floor windows are punch openings. A second level terrace was expressed on the right side. It is
contained with an open horizontal steel railing. The center entry is formed by a shift in the floor plan.
The façade at the Entry is modest and wood beveled siding is used to emphasis the offset in the floor
plan at the second level. The garage was express at the far left side of the north elevation.

The south elevation faces a large expanse of lawn with a view corridor to the creek. The ground level
formal room was expressed in floor to ceiling glass walls divided into five expressed structural bays.
These bays were subdivided into three equally spaced window units. The window units are divided into
three un-equal vertical panels. The second floor bedrooms are expressed in continuous equally
spaced horizontal band operable units opening onto an open balcony. The balcony is fully covered with
a cantilevered extension of the primary roof. The central blocks were flanked by one-story extensions
at each side.

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Building Exterior (Current)


Mr. Marcus added to his residence several times. The screened south-facing porch was enclosed to
enlarge the Living/Dining Rooms. During the 1950’s, also on the South side, a Theater Room was
added. It maintained the brick and steel casement vocabulary of the primary blocks. The height of this
addition is less than the original one-story wings. It generally follows the slope of the site. There are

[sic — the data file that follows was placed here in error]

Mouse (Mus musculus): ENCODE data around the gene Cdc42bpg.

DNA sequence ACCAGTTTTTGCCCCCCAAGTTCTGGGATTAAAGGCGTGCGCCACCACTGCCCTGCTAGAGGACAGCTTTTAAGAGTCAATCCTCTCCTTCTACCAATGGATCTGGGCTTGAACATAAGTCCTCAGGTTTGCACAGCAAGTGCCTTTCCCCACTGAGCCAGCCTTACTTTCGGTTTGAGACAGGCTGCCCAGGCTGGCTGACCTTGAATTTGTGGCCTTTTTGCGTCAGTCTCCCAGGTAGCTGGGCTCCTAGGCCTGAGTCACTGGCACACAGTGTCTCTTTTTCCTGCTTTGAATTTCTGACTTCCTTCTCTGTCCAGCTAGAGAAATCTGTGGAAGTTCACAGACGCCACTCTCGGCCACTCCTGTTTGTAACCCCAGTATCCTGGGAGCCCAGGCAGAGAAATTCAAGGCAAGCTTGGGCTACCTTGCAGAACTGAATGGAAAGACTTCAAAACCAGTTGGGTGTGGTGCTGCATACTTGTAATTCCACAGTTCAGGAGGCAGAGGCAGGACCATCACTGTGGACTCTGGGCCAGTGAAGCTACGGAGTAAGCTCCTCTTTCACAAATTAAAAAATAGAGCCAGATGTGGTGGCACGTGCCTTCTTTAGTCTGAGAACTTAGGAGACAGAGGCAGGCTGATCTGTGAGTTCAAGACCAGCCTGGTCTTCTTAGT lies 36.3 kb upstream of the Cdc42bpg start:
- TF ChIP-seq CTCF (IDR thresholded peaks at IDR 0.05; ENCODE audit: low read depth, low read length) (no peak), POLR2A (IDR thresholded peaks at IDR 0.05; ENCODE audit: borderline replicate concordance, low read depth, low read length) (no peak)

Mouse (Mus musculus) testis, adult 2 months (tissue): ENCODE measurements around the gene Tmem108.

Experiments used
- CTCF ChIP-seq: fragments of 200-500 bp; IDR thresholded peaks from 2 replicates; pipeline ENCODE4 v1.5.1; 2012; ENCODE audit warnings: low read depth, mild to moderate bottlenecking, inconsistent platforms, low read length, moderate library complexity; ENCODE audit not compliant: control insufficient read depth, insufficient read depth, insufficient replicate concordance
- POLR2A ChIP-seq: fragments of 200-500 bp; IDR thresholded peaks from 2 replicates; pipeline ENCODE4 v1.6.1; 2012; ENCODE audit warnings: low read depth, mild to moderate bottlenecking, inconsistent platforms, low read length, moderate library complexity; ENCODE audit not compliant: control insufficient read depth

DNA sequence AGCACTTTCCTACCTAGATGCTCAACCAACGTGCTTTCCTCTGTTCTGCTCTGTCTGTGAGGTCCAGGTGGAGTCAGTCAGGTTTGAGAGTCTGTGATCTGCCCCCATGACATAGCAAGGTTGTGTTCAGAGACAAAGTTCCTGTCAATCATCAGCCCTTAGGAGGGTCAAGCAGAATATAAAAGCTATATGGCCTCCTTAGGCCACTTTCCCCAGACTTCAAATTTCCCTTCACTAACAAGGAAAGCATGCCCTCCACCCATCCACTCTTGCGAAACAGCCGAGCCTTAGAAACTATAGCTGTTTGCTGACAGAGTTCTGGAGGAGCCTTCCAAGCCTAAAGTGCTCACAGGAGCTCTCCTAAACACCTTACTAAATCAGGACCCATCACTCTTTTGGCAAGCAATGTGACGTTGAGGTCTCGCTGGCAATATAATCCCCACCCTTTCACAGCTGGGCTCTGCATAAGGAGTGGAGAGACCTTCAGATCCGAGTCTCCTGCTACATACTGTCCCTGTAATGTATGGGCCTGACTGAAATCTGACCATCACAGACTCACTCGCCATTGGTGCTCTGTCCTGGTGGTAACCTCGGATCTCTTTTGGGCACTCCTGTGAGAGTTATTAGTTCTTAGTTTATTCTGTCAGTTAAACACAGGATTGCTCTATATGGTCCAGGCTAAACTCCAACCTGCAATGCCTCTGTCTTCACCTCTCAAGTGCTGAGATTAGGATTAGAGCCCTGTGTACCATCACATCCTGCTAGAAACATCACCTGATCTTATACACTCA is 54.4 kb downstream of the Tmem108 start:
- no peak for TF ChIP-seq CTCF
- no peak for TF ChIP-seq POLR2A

internal steps at the entry to this room. The windows, while steel, have a different pattern. They have a
two lite fixed unit over four lite operable casements. The Garage was enclosed with a new structure
added to north side.

On the far west side of the public block a new library wing was added. The original one-story flanking
wing of the south block was expanded by approximately 26 feet. The height matched the original one-
story wing. This allowed for his constantly expanding library and collections. The expanded library wing
has a single punched window in the north face.

The additions each made by Stanley Marcus continue the vocabulary of the original house. It appears
that the Roscoe DeWitt continued to be the Architect for these additions. The real design was based
on the notes exchanged by Stanley Marcus and the Interior Designer in New York. The additions
reflected his changing needs and increasing affluence.

The brick veneer and siding have been painted by the current Owners, Mark and Patty Lovvorn. A
major renovation is now planned. This will remove the added garage and remove it from the primary
form of the house.

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13. Historical Significance
Statement of historical and cultural significance. Include: cultural influences, special events
and important personages, influences on neighborhood, on the city, etc.

Built in 1938, the Marcus House may have been the first “Modern style” family house in Dallas. A self-
proclaimed “confirmed modernist”, the house was designed to reflect Stanley Marcus’ interest in